Nielsen Reveals the Trends in American Video Consumption

By Charlene Weisler

According to the most recent Nielsen Total Audience Report, viewers are essentially creatures of habit. Overwhelmed by ever increasing content choices, Nielsen has found that viewers tend to stick with their familiar favorite shows. But, as Nielsen points out, as much as this is difficult for consumers, it is equally if not more difficult for content creators, programmers, platforms and marketers. “After all, if their efforts fail, consumers spend more time searching and less time consuming,” the report states.

Here are the takeaways:

  • Almost two-thirds of adults who stream video content are likely to watch when they know exactly what they want to watch. One-third will watch when they have a rough idea and only 22% watch when they don’t know what they want before diving into the options.
  • When faced with a decision of what to watch, 58% of users said they were more likely to go back to their favorite traditional channels if they couldn’t make a decision, 44% will scan through traditional channel options, 39% scan the program listings and 31% browse their DVR recordings.
  • SVOD users are less likely to scan their subscription content menus. Only one-third of adult respondents say they browse their SVOD content menus for more content, while 21% say they would simply opt out of watching anything if they couldn’t choose.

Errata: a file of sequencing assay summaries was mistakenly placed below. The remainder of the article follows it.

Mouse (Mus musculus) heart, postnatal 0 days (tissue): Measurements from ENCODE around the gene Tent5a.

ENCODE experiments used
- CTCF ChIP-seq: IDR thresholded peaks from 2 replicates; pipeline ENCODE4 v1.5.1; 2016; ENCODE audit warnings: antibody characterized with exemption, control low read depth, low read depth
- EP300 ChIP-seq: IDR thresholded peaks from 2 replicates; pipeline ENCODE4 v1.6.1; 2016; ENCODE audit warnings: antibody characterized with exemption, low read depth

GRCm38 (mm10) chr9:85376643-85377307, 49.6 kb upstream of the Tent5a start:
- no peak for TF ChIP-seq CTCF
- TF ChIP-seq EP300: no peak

• U.S. Adults have a large overall cross-media diet, spending 11 hours and 27 minutes per day interacting with media, up 21 minutes of additional media exposure across all platforms compared to 1Q2018.
  • Video viewing through TV-connected devices increased by 8 minutes daily, and as consumers replace old TV sets with TV screens preloaded with connected options, they’re adopting smart lifestyles.
  • Seven in 10 homes now have a subscription video on demand (SVOD) service and 72% use streaming-capable TV devices.
  • The group most susceptible to indecision is Adults 18-49. Younger adult viewers 18-34 are more likely to explore different viewing options. They’ll flip through menus, check out programs that have been recommended for them and step outside their traditional content comfort zones. But they also tend to rely on another “extreme” route, as they are reported to tune out all together at higher levels compared to other demos. They are also increasingly moving off the glass, spending over half of their daily media usage with digital media such as computers, smartphones, and tablets.

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